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Warmer Weather & Brain Function in People With MS

MRI study found that some brains respond abnormally to higher temperatures

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In order to transmit electrical impulses, the body has a complex system of chemical interactions, LaRocca said. Over the course of evolution, these interactions developed in such a way that they work best within a narrow temperature range, he said. Even slight temperature changes can interfere with that natural process.

"For those with MS, the transmission of nerve impulses is already compromised, so in a sense it may not take as much to push it over the line into dysfunction," LaRocca said.

So exactly how high do temperatures need to rise before it affects brain function in people with MS? Study author Leavitt said that's another question that remains unanswered.

"Although everyone is interested in a critical cutoff point when it becomes too hot, this cross-sectional study doesn't look at how rising temperatures affect individuals, or when hot becomes too hot," she said.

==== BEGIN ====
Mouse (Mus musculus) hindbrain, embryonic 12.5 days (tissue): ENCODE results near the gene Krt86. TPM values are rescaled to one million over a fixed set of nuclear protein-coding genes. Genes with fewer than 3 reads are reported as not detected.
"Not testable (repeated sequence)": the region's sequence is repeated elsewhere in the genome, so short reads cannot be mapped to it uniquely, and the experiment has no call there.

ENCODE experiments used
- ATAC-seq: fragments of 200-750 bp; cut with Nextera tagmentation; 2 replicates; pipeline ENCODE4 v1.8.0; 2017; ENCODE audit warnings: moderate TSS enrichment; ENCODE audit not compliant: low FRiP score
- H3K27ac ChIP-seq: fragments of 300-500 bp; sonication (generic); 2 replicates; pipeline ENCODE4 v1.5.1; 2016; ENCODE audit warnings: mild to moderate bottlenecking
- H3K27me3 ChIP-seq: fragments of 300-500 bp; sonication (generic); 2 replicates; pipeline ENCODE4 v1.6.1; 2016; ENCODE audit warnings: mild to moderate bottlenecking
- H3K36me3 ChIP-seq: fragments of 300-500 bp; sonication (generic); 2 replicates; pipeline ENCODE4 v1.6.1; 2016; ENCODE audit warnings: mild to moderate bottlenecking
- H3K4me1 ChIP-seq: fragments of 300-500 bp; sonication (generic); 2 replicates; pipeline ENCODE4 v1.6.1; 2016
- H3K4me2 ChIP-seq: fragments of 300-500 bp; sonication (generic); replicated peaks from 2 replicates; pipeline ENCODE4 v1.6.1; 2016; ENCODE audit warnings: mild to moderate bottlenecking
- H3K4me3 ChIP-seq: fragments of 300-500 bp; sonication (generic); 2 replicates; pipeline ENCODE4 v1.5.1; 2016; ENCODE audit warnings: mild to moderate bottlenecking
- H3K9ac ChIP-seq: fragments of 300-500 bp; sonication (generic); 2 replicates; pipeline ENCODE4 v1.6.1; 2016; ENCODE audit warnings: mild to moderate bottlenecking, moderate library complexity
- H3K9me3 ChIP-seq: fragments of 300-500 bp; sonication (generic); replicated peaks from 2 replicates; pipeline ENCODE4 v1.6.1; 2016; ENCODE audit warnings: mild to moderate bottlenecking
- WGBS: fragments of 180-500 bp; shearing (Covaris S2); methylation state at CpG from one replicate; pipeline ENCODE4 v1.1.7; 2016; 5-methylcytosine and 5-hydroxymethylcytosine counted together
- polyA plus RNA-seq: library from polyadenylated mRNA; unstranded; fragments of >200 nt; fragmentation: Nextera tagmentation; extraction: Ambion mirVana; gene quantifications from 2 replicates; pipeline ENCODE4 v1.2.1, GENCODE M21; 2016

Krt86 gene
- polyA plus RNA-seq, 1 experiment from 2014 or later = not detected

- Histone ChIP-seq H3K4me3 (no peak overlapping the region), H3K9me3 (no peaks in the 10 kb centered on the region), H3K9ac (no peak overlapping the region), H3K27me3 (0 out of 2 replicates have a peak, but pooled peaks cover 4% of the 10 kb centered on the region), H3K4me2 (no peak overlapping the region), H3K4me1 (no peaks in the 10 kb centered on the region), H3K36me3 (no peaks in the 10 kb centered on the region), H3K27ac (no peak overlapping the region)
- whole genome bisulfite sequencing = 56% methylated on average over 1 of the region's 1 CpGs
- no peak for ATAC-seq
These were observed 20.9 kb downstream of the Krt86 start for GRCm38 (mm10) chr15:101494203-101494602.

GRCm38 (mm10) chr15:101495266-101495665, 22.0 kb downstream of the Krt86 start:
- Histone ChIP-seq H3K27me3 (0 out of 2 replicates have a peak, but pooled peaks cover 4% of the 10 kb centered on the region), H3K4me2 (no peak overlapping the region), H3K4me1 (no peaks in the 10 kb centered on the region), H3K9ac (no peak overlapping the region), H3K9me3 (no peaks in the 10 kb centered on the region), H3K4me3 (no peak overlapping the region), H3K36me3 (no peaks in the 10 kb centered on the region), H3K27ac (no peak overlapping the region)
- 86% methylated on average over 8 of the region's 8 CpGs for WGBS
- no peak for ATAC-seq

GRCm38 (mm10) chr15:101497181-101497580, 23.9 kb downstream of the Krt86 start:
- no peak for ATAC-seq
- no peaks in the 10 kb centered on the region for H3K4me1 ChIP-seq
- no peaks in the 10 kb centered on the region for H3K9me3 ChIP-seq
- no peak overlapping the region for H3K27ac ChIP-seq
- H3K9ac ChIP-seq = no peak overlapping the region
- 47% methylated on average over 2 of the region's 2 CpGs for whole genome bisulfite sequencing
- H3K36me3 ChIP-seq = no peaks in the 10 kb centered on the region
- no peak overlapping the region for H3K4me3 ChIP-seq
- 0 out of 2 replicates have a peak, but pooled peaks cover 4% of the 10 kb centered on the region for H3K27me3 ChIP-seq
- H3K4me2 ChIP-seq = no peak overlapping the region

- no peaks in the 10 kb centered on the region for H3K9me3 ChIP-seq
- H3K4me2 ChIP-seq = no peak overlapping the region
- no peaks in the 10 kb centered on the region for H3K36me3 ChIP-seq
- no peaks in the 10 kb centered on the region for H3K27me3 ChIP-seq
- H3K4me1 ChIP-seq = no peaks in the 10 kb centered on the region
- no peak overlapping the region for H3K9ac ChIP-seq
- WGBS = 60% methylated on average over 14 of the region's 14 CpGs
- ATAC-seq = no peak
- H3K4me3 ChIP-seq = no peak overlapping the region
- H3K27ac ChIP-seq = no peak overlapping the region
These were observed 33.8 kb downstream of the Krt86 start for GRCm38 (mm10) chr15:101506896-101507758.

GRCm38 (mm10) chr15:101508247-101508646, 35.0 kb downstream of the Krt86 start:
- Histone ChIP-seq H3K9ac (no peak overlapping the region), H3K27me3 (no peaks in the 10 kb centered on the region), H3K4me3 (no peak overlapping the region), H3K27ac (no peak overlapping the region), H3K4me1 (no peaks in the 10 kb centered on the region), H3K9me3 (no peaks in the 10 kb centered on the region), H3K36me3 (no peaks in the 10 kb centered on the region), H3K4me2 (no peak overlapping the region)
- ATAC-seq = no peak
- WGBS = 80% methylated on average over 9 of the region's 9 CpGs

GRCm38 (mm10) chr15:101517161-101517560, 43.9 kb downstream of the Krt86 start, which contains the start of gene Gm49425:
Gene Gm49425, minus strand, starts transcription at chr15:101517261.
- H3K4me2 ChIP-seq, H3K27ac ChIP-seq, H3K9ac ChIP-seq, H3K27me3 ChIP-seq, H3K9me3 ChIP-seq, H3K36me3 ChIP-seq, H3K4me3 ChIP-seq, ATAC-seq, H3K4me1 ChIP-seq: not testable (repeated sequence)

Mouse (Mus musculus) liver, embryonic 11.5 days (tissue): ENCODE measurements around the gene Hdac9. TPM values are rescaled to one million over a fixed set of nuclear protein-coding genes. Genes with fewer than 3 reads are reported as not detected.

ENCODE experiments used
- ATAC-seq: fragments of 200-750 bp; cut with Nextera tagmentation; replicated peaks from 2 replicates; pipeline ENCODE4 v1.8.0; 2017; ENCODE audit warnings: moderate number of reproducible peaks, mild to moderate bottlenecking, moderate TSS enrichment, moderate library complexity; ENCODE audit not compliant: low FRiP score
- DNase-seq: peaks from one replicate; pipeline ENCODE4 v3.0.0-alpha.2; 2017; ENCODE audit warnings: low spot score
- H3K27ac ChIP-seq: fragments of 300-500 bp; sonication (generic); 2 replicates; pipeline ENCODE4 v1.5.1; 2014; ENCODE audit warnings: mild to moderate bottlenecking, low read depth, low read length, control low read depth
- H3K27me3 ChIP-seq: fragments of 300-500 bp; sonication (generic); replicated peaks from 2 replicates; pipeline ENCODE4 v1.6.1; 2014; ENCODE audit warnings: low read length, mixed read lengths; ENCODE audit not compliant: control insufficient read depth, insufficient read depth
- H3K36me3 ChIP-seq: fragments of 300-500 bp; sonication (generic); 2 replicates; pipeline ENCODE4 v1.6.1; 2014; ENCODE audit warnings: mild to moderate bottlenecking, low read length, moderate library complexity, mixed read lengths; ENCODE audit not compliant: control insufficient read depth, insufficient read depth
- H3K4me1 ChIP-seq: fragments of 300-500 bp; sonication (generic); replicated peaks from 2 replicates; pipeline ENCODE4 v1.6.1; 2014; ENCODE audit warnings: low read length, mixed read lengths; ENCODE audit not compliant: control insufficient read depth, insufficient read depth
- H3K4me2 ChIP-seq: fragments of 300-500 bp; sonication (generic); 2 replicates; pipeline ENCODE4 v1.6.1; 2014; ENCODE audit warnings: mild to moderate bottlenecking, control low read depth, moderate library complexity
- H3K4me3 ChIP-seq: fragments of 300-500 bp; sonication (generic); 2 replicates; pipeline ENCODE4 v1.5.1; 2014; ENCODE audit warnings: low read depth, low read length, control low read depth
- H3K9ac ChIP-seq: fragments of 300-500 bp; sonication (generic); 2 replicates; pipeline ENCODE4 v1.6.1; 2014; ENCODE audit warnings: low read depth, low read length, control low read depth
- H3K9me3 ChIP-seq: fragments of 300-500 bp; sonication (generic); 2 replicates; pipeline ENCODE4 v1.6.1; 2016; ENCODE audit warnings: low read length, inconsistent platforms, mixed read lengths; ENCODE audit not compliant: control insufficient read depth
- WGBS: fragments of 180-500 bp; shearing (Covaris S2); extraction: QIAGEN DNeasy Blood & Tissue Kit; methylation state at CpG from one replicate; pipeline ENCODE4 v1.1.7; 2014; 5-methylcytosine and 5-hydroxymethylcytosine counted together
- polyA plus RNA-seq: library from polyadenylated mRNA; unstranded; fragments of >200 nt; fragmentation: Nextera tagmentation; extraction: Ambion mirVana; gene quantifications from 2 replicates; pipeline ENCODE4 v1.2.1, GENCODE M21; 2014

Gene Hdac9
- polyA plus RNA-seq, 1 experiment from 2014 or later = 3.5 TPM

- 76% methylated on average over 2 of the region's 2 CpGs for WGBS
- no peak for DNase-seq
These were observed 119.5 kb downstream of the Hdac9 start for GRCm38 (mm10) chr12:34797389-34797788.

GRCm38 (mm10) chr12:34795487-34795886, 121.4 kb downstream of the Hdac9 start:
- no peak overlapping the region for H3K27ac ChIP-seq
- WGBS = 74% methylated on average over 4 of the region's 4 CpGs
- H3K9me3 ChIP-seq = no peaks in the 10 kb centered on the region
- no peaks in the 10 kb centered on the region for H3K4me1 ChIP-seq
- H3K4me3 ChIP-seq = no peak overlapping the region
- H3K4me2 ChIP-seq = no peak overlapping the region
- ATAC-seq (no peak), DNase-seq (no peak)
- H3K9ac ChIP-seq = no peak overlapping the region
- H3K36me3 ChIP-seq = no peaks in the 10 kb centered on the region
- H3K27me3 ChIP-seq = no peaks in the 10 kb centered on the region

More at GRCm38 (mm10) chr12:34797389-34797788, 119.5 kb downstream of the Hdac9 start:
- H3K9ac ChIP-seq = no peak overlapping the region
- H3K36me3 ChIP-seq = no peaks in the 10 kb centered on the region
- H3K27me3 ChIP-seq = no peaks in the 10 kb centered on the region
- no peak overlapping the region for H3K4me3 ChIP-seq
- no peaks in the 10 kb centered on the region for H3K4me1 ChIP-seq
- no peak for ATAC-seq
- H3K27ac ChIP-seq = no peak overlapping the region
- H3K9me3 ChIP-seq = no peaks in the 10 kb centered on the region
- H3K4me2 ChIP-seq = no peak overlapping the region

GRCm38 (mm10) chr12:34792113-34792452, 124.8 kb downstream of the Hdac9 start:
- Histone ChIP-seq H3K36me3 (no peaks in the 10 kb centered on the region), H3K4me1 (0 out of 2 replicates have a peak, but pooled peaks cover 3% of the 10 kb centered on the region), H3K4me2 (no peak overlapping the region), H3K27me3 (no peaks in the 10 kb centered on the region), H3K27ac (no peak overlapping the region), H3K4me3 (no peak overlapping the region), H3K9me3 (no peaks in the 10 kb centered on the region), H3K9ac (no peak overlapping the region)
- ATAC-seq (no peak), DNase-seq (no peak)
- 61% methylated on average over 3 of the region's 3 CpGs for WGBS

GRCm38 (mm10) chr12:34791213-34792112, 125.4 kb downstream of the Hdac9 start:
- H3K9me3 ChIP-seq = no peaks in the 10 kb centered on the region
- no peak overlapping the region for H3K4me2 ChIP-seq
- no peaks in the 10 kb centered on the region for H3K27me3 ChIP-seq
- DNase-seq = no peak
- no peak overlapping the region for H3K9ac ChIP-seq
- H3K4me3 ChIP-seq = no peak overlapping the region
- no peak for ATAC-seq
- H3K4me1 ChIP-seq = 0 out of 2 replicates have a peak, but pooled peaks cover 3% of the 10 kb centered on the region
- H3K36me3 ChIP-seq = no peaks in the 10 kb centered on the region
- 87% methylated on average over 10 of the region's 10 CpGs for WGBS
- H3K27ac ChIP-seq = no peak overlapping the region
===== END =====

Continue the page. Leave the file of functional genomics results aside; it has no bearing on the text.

Since MS is a complicated disorder that varies from person to person, there is likely no simple answer, LaRocca said. "Some people are heat sensitive, while others can tolerate it better," he said.

For people with MS who experience a worsening of symptoms when temperatures rise, LaRocca recommended some cooling strategies:

  • Wear cooling hats or garments, such as vests with gel packs inserted into them.
  • Cool the body before exercise.
  • Use air conditioning.

Although it has not been proven, LaRocca said high humidity also could be a factor since it makes it harder for the body to compensate for high temperatures.

"The bottom line is that for people with MS ... day-to-day functioning may be improved if they are able to maintain a comfortable body temperature and avoid excess heating," LaRocca said.

Going forward, Leavitt said her team will examine if the resting body temperature of people with MS is higher than normal.

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